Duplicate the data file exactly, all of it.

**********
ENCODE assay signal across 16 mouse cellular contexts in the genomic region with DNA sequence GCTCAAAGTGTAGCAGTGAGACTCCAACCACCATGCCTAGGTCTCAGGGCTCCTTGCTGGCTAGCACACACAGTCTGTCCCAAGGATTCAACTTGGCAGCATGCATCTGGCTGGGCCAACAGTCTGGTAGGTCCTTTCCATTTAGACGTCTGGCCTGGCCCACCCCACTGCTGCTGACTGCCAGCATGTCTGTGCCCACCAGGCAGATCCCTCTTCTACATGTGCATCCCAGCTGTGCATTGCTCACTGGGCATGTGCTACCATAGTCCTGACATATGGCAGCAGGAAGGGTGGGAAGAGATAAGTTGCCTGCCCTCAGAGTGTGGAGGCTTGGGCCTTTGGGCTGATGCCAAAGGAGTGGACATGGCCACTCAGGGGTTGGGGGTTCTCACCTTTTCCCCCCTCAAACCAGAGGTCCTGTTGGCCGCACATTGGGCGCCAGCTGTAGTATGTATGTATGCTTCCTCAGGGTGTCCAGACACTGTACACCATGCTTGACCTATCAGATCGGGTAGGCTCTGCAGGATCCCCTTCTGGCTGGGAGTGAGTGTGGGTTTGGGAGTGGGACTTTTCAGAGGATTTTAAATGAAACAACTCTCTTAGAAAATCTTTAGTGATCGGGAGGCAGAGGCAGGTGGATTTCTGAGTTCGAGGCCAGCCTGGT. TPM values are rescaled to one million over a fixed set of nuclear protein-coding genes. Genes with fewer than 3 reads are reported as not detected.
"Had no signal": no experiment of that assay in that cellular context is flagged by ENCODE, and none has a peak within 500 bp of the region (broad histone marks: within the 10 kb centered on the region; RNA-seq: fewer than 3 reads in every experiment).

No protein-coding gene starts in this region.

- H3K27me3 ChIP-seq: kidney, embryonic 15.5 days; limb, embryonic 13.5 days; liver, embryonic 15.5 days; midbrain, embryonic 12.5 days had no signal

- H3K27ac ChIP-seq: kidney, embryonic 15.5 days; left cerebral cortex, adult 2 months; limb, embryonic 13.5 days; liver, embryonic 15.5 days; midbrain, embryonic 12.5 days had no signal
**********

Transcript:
ENCODE assay signal across 16 mouse cellular contexts in the genomic region with DNA sequence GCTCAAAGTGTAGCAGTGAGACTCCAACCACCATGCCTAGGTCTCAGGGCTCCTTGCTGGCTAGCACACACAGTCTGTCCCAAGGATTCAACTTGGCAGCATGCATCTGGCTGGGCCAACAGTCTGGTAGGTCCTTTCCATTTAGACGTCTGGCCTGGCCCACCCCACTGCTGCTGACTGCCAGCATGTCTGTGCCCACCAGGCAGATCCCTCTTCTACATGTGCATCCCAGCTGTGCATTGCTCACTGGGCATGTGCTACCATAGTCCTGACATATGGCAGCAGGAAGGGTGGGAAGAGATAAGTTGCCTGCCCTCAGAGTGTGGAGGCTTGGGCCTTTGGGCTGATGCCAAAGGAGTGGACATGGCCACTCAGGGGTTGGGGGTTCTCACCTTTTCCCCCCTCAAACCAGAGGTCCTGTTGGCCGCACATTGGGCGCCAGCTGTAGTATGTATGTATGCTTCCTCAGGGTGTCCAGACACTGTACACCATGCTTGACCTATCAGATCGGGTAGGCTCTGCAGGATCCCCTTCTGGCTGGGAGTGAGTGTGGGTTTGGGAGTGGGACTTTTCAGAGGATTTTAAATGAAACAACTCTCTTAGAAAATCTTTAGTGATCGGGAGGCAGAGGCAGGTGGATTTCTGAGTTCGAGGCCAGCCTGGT. TPM values are rescaled to one million over a fixed set of nuclear protein-coding genes. Genes with fewer than 3 reads are reported as not detected.
"Had no signal": no experiment of that assay in that cellular context is flagged by ENCODE, and none has a peak within 500 bp of the region (broad histone marks: within the 10 kb centered on the region; RNA-seq: fewer than 3 reads in every experiment).

No protein-coding gene starts in this region.

- H3K27me3 ChIP-seq: kidney, embryonic 15.5 days; limb, embryonic 13.5 days; liver, embryonic 15.5 days; midbrain, embryonic 12.5 days had no signal

- H3K27ac ChIP-seq: kidney, embryonic 15.5 days; left cerebral cortex, adult 2 months; limb, embryonic 13.5 days; liver, embryonic 15.5 days; midbrain, embryonic 12.5 days had no signal